OUR LADY OF FATIMA
Every age has its own moments of meaning. Imagine a rural village, Cova da Iria, in Fatima, Portugal, in 1917. The world was changing rapidly. Portugal was becoming increasingly more secular. The world was at war.
Three shepherd children; Lucia do Santos and her cousins, Francisco and Jacinta Marto, reported seeing apparitions of Mother Mary in 1917. It was not until 1930 that these apparitions were worthy of belief as declared by Bishop José Alves Correira da Silva. This following years of three small children sharing a vision and adhering to their mission of ensuring that Mary’s messages would be passed on. I picture their mother telling them to go outside and play or get busy with their chores.
Our Catholic tradition has many stories of miracles and events that have spoken to a specific cultural context. Interestingly, it is often children who bring attention to the miraculous event and, yes, one could even describe this as imagination. It is not an imagination that disputes whether or not something happened, but rather an imagination that invites the holy to come in to touch our lives. Is there something to the fact that children are the ones to receive such moments of spirit and holiness? Often it is the unquestioning and humble faith of children that can lead to something greater, that allows the sacred to shine through.
Lucia and her cousins describe encountering a Lady more brilliant than the sun. She implored them to remind people that prayer would lead to an end of the Great War. She asked them to devote themselves to the Trinity and to pray the rosary daily. There are many articles, books, and websites that explain Our Lady of Fatima. This miracle became a curiosity to many, as it involved three secrets which Lucia had to keep to herself until the appropriate time. Scholars argue about the authenticity of secrets revealed. If this event is examined outside of what is deemed scientific, historical, or politically influenced, there remain three faithful children and Mary, Mother of God.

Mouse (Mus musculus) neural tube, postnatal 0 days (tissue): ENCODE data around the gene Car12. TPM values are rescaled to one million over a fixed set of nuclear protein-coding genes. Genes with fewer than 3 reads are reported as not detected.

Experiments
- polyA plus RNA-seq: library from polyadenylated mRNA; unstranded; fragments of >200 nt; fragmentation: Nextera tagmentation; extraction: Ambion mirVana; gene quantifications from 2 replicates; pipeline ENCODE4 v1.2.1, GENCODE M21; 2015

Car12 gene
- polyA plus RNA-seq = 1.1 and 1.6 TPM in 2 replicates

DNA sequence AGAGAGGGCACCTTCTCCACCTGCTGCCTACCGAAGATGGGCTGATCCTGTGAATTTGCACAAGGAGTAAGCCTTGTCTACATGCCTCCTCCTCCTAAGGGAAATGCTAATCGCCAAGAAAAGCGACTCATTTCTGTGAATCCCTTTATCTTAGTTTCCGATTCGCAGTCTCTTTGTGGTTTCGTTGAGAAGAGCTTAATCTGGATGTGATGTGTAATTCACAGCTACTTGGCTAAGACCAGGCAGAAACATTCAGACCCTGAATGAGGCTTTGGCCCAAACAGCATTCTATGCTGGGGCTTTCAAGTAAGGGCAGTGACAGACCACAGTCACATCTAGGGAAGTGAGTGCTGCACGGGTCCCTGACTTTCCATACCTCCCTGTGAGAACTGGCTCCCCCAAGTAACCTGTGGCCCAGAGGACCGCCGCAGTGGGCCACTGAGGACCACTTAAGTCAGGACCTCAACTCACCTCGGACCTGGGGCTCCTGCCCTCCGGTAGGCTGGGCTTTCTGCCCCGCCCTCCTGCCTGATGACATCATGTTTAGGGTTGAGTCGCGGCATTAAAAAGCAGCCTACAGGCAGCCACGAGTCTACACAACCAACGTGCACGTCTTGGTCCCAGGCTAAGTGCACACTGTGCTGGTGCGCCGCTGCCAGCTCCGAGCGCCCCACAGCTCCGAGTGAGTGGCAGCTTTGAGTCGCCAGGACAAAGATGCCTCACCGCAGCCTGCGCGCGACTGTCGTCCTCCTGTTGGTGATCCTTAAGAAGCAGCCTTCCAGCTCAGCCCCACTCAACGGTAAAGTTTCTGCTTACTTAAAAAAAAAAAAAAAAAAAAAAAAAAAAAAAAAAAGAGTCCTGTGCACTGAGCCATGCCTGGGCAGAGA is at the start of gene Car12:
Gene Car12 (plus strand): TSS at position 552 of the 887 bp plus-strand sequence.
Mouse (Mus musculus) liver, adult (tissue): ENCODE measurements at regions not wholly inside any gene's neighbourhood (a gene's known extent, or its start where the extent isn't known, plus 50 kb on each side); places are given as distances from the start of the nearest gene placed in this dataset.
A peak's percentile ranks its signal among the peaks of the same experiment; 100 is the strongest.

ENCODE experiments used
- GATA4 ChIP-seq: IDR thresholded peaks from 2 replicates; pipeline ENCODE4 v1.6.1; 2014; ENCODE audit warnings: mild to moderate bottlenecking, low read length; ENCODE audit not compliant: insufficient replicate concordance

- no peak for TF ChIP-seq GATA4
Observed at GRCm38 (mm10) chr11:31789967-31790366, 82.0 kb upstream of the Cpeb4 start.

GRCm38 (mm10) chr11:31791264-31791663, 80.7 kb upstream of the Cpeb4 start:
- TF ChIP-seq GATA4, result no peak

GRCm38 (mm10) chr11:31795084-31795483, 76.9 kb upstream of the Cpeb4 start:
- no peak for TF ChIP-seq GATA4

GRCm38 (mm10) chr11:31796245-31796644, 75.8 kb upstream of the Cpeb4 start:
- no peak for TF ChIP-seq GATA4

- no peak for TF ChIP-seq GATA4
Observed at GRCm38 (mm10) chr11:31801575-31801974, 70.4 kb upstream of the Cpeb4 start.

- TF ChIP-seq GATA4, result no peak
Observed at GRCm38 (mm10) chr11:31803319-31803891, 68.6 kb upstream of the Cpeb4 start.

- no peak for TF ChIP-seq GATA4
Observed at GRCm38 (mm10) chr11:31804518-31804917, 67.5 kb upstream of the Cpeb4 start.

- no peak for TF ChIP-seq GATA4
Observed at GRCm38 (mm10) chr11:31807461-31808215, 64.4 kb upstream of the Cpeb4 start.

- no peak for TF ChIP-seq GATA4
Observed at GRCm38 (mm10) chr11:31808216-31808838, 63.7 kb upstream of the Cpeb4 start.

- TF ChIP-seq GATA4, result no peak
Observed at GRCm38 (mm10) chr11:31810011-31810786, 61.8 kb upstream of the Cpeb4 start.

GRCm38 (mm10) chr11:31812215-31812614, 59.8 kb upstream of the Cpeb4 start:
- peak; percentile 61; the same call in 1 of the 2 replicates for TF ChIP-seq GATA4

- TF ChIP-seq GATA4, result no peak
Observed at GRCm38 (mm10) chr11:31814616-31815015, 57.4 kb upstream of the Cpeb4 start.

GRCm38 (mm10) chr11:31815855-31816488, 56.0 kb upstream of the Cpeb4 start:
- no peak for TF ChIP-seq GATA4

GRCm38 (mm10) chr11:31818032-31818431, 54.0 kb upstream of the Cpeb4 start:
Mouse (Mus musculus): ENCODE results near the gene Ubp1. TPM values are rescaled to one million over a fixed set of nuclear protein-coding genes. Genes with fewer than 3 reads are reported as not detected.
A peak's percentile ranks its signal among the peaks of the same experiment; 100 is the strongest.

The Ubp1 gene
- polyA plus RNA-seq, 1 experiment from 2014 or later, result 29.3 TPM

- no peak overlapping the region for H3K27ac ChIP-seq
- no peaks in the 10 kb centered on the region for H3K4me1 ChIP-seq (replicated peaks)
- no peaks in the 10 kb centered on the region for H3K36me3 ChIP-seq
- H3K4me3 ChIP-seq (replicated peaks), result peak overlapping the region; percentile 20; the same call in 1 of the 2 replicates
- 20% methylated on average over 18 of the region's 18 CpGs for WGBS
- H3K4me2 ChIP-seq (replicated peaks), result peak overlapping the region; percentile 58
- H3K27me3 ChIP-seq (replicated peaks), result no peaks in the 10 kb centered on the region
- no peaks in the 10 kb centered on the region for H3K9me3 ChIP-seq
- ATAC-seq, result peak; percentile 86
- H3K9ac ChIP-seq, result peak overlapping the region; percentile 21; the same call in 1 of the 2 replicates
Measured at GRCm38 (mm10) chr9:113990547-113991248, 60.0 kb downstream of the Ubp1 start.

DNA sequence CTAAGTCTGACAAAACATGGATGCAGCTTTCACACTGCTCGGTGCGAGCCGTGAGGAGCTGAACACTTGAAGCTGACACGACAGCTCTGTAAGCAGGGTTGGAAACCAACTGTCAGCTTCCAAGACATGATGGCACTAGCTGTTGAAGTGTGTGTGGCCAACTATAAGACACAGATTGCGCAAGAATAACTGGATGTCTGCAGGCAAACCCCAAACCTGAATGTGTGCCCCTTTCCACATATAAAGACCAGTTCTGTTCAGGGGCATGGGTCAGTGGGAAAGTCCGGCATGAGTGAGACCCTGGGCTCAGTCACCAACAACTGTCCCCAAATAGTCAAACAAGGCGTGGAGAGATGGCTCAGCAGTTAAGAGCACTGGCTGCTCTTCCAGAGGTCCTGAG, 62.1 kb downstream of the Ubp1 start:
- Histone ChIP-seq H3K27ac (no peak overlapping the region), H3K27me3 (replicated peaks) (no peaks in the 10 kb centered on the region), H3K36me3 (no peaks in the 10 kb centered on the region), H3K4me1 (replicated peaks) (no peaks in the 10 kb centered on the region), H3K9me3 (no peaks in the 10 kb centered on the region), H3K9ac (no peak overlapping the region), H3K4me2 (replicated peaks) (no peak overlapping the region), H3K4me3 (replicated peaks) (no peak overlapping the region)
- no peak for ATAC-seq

More than 70,000 people would gather at Cova da Iria and witness miraculous sights that they could not explain. This was known as the Miracle of the Sun. Thousands would continue a pilgrimage to Fatima for more than one hundred years. Three small children brought humanity to a deeper appreciation for prayer and faith. Thousands of schools, churches, shrines and devotional pilgrimages have come from the apparitions of three small children. Lives are touched, prayers are answered and mystery is embraced. These are the important fruits of such an event.
Lucia lived until 97 years of age when she passed away in 2005. Sadly, her cousins Francisco and Jacinta died in their childhood. Francisco and Jacinta were canonized by Pope Francis in 2017. Lucia was beatified in 2008. Lucia’s apparitions occurred throughout her life. Her memoirs reveal her accounts of messages and eschatological revelations. There is a great deal of discourse about the validity of these revelations. This blog does not do service to the breadth of references and revelations that this event involves, but they are worth reading.
Matthew 18: 1-5 gives a picture of what Jesus tells us about children. Every age has its own moments of meaning and need for the spirit. Children can reveal this to us.
“At that time the disciples came to Jesus and asked, “Who is the greatest in the kingdom of heaven?” He called a child, whom he put among them, and said, “Truly I tell you, unless you change and become like children, you will never enter the kingdom of heaven. Whoever becomes humble like this child is the greatest in the kingdom of heaven. Whoever welcomes one such child in my name welcomes me.”
Jan Bentham is a retired Religion Coordinator with the Ottawa Catholic School Board. She is a musician, serving in music ministry at St. Ignatius Parish in Ottawa. She currently works at St. Paul’s University with the Catholic Women’s Leadership Program.
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